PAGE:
If you’re searching for the best black tea, then Darjeeling tea is just that!
Although many westerners know black tea as just a morning tea, Darjeeling is more of an afternoon tea as it offers characteristics different than your ordinary cup of black tea.
A light-colored liquor was sitting in my cup, giving off an airy yet spicy aroma, I thought this was some chai/green tea concoction…but it was not. I knew by instinct not to add any milk as I do with other black varieties and to just drink it straight.
The taste was terrific, a light-bodied, sweet and spicy flavor followed by a cool aftertaste. “Definitely an afternoon tea” I thought as I quickly realized why this is known as the champagne of tea. However there is a small problem that is associated with Darjeeling tea.
Darjeeling is grown high in the Himalayas above 7000 feet in cool misty conditions. These conditions allow the tea to grow at a slow pace which means only so much of it can be processed. Although this helps keep this fine black tea in demand, it is the “demand” which is part of the problem.
Only about 10,000 tons of Darjeeling tea is produced every year, yet for some reason four times that amount sells under the name “Darjeeling”. So that means some of it is false tea and not the real deal.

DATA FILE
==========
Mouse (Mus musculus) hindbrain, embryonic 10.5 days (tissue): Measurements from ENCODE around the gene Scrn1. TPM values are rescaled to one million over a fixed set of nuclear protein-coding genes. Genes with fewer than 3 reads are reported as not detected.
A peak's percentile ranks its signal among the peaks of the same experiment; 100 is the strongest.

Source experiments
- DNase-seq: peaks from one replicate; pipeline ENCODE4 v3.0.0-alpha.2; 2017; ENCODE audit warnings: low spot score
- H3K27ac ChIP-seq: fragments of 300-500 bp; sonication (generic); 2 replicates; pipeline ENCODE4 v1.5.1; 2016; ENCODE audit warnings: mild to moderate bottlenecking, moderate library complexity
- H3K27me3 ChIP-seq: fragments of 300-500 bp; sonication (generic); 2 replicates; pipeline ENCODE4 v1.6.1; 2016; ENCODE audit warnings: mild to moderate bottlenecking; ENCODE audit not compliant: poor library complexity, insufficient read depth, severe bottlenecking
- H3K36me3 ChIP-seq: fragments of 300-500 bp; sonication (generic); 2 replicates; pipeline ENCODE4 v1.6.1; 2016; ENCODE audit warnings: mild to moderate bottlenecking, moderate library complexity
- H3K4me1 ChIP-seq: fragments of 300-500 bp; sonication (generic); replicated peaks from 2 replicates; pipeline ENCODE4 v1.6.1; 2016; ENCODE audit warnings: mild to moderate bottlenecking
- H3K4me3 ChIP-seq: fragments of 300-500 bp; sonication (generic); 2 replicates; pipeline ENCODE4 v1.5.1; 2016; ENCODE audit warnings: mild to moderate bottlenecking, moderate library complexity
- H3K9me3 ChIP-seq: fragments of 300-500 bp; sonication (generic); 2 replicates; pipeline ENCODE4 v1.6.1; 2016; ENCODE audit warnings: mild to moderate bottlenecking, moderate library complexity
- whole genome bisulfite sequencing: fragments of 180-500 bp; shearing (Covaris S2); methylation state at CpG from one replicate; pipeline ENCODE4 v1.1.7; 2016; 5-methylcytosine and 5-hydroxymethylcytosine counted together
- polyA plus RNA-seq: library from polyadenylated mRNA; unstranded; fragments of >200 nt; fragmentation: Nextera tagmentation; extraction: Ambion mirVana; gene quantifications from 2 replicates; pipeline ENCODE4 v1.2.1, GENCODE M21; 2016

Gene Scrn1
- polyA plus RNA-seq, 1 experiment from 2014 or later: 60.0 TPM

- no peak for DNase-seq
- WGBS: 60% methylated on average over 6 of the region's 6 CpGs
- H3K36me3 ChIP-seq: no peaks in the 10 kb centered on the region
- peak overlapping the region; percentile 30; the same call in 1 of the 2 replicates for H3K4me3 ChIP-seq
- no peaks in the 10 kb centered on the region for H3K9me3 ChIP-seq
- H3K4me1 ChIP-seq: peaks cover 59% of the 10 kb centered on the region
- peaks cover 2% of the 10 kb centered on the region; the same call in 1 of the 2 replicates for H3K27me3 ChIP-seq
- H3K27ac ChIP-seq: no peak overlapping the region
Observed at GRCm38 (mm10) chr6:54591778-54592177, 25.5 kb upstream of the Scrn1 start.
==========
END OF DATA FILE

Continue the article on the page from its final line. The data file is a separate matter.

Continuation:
India helped solve this problem by labeling true Darjeeling with a certification mark. So if you are on the hunt for some of this tea, be sure and ask or see if the mark is present.
The variety of Camellia sinensis that Darjeeling comes from gives 2 to 3 flushes a year, although an Autumn flush (the third flush) depends on appropriate weather.
The first flush is the springtime flush ranging between February to mid April. These first young leaves produce the finest tea, earning Darjeeling its “champagne” title.
The second flush is in June which consists of more fully developed leaves that give a more full bodied taste and darker liquor that is not as light as the first flush.
The third flush produces leaves more closer to black tea characteristics. They brew a copper-like liquor which is full in body and taste, and is suitable for a morning cup.
What about white, green, or oolong Darjeeling?
Although Darjeeling tea is mostly processed as black tea, there are some oolongs and greens that are processed as well. There is even a white Darjeeling type which has the same subtle figure as white tea, but with more of a spicy/floral kick.
I enjoy Darjeeling black tea, and recommend it to folks who know and enjoy the pleasures of loose leaf tea brewing. In fact, it is a must!
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